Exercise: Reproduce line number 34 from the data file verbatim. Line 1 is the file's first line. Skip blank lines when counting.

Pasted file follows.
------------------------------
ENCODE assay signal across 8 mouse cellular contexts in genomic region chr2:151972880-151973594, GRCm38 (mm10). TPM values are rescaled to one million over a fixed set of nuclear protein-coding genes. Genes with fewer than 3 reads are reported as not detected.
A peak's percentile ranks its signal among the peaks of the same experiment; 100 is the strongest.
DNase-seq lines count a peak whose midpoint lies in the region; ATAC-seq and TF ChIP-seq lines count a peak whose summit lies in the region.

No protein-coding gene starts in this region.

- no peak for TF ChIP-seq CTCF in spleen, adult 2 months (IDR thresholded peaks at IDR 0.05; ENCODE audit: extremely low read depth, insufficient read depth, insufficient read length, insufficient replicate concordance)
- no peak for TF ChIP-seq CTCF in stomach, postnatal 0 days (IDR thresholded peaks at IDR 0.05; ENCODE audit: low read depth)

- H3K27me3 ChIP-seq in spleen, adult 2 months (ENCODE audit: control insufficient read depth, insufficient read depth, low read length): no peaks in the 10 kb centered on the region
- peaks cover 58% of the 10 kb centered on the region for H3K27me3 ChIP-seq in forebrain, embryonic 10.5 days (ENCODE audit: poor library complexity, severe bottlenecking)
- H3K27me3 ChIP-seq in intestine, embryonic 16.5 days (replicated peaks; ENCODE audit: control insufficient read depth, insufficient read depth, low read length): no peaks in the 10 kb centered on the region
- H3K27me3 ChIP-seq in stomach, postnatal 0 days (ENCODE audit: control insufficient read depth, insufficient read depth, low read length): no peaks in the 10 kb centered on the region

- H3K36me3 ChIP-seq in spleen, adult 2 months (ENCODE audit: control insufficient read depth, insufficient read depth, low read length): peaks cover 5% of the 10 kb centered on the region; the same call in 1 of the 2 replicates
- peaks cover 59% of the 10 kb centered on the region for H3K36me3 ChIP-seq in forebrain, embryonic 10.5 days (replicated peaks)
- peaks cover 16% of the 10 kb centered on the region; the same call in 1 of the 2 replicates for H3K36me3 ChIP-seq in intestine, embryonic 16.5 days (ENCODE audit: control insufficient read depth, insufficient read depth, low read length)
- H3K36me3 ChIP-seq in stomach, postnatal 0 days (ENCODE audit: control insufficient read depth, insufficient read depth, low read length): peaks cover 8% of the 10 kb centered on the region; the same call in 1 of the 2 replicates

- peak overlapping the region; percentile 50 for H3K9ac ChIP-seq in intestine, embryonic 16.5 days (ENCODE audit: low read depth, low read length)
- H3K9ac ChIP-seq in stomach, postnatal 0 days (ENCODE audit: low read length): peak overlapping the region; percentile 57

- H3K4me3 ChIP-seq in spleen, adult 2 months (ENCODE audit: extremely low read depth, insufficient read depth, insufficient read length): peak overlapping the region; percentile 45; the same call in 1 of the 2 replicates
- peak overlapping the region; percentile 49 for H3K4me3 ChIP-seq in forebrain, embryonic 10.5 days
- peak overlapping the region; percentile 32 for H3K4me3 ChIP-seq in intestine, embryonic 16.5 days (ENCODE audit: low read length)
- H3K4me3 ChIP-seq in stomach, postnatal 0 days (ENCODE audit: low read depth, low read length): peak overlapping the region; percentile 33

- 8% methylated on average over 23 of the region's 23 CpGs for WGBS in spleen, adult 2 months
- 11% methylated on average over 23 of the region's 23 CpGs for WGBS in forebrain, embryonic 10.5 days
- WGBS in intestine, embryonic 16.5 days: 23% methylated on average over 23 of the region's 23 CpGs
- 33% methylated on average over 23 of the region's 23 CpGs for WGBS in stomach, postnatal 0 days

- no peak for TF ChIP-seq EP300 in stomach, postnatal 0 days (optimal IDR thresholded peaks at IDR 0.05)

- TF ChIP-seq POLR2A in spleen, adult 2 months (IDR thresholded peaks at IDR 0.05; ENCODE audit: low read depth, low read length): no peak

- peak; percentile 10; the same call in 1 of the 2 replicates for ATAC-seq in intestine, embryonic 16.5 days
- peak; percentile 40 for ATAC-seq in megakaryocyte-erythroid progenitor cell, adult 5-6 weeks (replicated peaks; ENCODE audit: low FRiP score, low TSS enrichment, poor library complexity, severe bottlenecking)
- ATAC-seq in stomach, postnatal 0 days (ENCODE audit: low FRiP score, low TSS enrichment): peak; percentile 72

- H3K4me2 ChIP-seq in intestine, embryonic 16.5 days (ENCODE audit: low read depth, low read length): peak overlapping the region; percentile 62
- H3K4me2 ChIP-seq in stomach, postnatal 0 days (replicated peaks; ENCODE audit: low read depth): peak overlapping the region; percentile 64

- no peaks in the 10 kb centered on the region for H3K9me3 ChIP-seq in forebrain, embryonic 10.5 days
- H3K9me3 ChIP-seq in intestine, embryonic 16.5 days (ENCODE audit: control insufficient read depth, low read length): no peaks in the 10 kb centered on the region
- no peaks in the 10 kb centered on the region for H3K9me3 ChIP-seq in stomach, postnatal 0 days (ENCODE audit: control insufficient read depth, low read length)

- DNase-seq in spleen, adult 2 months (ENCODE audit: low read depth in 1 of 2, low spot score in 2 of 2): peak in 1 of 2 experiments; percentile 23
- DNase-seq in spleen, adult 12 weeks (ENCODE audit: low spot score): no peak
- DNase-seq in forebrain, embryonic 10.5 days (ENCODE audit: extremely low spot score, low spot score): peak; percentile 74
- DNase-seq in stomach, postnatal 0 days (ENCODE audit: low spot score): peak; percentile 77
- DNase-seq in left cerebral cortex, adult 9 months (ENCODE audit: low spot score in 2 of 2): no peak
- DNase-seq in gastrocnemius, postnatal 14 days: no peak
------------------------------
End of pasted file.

- no peaks in the 10 kb centered on the region for H3K9me3 ChIP-seq in stomach, postnatal 0 days (ENCODE audit: control insufficient read depth, low read length)